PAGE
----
Rules for Writing

Join our email list
Click Here

D & W's Teacher Spot
Classroom Management
Teacher Books
Language Arts
Social Studies
Classroom Posters
School Clip Art
Educational Software
Classroom Computers
Ed Links
Free eBooks
Support This Site
Awards &  Web Rings
Email Lists


FREE Spyware Check-up

Always pick on the correct idiom.

If any word is improper at the end of a sentence, a linking verb is.

Don't never use no double negatives.

Analogies in writing are like feathers on a snake.

Even if a mixed metaphor sings, it should be derailed. Puns are for children, not groan readers.

Use the semicolon properly, always use it where it is appropriate; and never where it isn't. Be carefully to use adjectives and adverbs correct.

Steer clear of incorrect forms of verbs that have snuck in the language.

"Avoid overuse of 'quotation "marks."'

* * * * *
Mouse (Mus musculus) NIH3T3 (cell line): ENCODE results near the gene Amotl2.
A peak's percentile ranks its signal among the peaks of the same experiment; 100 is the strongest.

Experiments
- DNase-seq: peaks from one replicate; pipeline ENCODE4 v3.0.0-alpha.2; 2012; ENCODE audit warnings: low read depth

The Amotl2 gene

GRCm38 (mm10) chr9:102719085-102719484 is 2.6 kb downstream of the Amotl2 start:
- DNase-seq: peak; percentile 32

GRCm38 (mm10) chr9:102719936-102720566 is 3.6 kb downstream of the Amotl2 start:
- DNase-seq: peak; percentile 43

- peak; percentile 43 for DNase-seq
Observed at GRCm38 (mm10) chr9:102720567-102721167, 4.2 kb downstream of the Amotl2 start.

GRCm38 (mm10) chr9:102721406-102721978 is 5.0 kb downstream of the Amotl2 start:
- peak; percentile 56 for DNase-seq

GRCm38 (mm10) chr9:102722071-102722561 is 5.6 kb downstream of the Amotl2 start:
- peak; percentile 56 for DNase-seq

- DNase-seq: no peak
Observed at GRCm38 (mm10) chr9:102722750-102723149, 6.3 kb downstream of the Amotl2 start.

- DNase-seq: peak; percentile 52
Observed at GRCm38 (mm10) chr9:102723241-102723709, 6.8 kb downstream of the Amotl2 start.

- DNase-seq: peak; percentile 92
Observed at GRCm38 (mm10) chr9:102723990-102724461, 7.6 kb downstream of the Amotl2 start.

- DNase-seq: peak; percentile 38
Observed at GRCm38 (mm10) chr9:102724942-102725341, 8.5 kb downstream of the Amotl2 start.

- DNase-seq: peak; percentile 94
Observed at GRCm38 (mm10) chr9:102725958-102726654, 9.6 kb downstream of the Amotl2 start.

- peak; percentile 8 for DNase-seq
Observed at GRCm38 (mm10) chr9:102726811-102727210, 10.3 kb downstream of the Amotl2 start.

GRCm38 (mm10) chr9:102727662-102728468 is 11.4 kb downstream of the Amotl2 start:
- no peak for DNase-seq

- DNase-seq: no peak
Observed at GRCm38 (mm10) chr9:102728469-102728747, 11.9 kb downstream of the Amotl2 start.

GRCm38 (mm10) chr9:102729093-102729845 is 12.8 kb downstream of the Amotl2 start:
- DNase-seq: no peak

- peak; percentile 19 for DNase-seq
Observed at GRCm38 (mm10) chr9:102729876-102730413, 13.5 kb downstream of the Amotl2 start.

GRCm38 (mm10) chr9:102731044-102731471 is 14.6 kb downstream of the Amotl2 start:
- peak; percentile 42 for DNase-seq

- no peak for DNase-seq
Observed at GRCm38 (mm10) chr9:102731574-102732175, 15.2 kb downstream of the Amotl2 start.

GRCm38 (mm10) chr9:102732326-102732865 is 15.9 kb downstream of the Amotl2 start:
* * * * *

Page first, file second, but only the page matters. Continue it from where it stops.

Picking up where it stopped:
Use words correctly, irregardless of how others use them.

If you've heard it once, you've heard it a thousand times:

Resist hyperbole; not one writer in a million can use it correctly.

 Run on sentences cause all sorts of problems for readers and people should never use them and must try to write better and divide their sentences.

Be carefully to use adjectives and adverbs correct.

Don't string too many prepositional phrases together unless you are walking through the valley of the shadow of death.

Good writers do not use one verb tense in one part of a sentence, and then have switched to a different tense in the next.

Bee careful two use the write homonym.

Join clauses good like a conjunction should.

Sentences without verbs--bad idea.

Proofread carefully to see if you words out.

horizontal rule

Some people believe it is impossible for couples to always be in a state of bliss. Others state they have been blissfully married for 10, 20, 30 or more years. What's their secret?
Click here to find out.


Back to the top of the page

Comments? Questions? Ideas? Typos? Grammar Errors?
We'd love to hear from you!